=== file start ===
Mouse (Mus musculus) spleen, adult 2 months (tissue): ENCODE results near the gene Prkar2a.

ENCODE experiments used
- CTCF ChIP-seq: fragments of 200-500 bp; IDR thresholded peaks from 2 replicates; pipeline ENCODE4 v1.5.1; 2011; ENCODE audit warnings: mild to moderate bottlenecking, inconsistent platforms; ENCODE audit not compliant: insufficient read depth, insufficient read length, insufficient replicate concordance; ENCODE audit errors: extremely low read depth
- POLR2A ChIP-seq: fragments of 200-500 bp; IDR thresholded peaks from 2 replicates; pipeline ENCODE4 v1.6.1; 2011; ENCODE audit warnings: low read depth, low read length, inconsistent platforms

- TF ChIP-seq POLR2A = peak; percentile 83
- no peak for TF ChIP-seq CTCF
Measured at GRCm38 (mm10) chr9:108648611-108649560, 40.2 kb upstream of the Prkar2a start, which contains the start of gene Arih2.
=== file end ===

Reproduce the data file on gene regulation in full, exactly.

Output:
Mouse (Mus musculus) spleen, adult 2 months (tissue): ENCODE results near the gene Prkar2a.

ENCODE experiments used
- CTCF ChIP-seq: fragments of 200-500 bp; IDR thresholded peaks from 2 replicates; pipeline ENCODE4 v1.5.1; 2011; ENCODE audit warnings: mild to moderate bottlenecking, inconsistent platforms; ENCODE audit not compliant: insufficient read depth, insufficient read length, insufficient replicate concordance; ENCODE audit errors: extremely low read depth
- POLR2A ChIP-seq: fragments of 200-500 bp; IDR thresholded peaks from 2 replicates; pipeline ENCODE4 v1.6.1; 2011; ENCODE audit warnings: low read depth, low read length, inconsistent platforms

- TF ChIP-seq POLR2A = peak; percentile 83
- no peak for TF ChIP-seq CTCF
Measured at GRCm38 (mm10) chr9:108648611-108649560, 40.2 kb upstream of the Prkar2a start, which contains the start of gene Arih2.